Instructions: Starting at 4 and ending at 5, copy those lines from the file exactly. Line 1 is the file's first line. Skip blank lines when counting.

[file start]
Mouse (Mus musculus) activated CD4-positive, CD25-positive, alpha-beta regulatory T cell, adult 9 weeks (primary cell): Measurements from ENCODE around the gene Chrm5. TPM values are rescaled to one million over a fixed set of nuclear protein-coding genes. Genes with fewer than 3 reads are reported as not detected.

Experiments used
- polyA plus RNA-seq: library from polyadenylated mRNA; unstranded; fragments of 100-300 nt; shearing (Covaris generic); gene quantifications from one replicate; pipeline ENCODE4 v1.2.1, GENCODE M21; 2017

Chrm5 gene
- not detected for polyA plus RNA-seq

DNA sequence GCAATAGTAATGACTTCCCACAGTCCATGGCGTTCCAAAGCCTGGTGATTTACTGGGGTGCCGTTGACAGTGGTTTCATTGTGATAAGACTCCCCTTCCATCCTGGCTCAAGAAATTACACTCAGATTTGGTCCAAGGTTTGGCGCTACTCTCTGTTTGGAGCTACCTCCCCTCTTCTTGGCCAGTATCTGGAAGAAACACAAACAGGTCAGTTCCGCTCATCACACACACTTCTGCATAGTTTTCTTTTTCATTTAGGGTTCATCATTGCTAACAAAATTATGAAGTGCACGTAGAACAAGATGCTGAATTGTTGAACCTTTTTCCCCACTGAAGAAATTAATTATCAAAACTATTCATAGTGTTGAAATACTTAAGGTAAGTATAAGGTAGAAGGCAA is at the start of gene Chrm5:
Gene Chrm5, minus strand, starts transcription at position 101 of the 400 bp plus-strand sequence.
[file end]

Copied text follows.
Chrm5 gene
- not detected for polyA plus RNA-seq